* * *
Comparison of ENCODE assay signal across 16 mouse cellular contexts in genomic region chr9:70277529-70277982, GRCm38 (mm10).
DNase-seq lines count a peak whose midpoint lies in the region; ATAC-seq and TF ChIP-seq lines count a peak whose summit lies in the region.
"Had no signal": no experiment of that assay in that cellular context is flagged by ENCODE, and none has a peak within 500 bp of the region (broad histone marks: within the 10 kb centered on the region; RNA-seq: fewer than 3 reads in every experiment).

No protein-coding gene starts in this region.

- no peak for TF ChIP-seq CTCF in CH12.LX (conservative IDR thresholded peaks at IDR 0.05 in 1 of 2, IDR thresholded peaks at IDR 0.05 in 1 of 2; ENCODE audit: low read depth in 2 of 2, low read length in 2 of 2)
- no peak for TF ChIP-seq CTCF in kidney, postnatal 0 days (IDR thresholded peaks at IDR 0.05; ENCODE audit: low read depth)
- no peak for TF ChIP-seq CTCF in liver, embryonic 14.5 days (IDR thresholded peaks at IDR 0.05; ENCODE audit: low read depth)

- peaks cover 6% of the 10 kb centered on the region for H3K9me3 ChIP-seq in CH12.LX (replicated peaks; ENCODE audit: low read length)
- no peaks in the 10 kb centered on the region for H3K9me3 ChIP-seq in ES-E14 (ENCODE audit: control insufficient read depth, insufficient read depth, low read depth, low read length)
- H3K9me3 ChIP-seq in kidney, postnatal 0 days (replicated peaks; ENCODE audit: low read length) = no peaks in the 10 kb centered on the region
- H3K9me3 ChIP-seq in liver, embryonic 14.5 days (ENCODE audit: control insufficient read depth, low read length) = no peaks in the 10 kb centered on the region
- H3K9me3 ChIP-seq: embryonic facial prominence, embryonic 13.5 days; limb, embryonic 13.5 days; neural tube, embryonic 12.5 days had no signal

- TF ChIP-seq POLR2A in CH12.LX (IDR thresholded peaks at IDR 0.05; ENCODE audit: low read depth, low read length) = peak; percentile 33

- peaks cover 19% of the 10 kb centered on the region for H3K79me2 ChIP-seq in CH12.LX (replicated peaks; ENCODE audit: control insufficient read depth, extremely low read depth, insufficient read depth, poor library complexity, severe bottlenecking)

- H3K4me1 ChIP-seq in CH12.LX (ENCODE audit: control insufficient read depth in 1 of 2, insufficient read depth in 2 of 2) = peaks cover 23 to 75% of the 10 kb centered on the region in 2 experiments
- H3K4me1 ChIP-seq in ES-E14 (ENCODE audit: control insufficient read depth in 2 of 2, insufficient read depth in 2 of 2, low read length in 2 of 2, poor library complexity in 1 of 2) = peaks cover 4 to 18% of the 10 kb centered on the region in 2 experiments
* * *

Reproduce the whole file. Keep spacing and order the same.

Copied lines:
Comparison of ENCODE assay signal across 16 mouse cellular contexts in genomic region chr9:70277529-70277982, GRCm38 (mm10).
DNase-seq lines count a peak whose midpoint lies in the region; ATAC-seq and TF ChIP-seq lines count a peak whose summit lies in the region.
"Had no signal": no experiment of that assay in that cellular context is flagged by ENCODE, and none has a peak within 500 bp of the region (broad histone marks: within the 10 kb centered on the region; RNA-seq: fewer than 3 reads in every experiment).

No protein-coding gene starts in this region.

- no peak for TF ChIP-seq CTCF in CH12.LX (conservative IDR thresholded peaks at IDR 0.05 in 1 of 2, IDR thresholded peaks at IDR 0.05 in 1 of 2; ENCODE audit: low read depth in 2 of 2, low read length in 2 of 2)
- no peak for TF ChIP-seq CTCF in kidney, postnatal 0 days (IDR thresholded peaks at IDR 0.05; ENCODE audit: low read depth)
- no peak for TF ChIP-seq CTCF in liver, embryonic 14.5 days (IDR thresholded peaks at IDR 0.05; ENCODE audit: low read depth)

- peaks cover 6% of the 10 kb centered on the region for H3K9me3 ChIP-seq in CH12.LX (replicated peaks; ENCODE audit: low read length)
- no peaks in the 10 kb centered on the region for H3K9me3 ChIP-seq in ES-E14 (ENCODE audit: control insufficient read depth, insufficient read depth, low read depth, low read length)
- H3K9me3 ChIP-seq in kidney, postnatal 0 days (replicated peaks; ENCODE audit: low read length) = no peaks in the 10 kb centered on the region
- H3K9me3 ChIP-seq in liver, embryonic 14.5 days (ENCODE audit: control insufficient read depth, low read length) = no peaks in the 10 kb centered on the region
- H3K9me3 ChIP-seq: embryonic facial prominence, embryonic 13.5 days; limb, embryonic 13.5 days; neural tube, embryonic 12.5 days had no signal

- TF ChIP-seq POLR2A in CH12.LX (IDR thresholded peaks at IDR 0.05; ENCODE audit: low read depth, low read length) = peak; percentile 33

- peaks cover 19% of the 10 kb centered on the region for H3K79me2 ChIP-seq in CH12.LX (replicated peaks; ENCODE audit: control insufficient read depth, extremely low read depth, insufficient read depth, poor library complexity, severe bottlenecking)

- H3K4me1 ChIP-seq in CH12.LX (ENCODE audit: control insufficient read depth in 1 of 2, insufficient read depth in 2 of 2) = peaks cover 23 to 75% of the 10 kb centered on the region in 2 experiments
- H3K4me1 ChIP-seq in ES-E14 (ENCODE audit: control insufficient read depth in 2 of 2, insufficient read depth in 2 of 2, low read length in 2 of 2, poor library complexity in 1 of 2) = peaks cover 4 to 18% of the 10 kb centered on the region in 2 experiments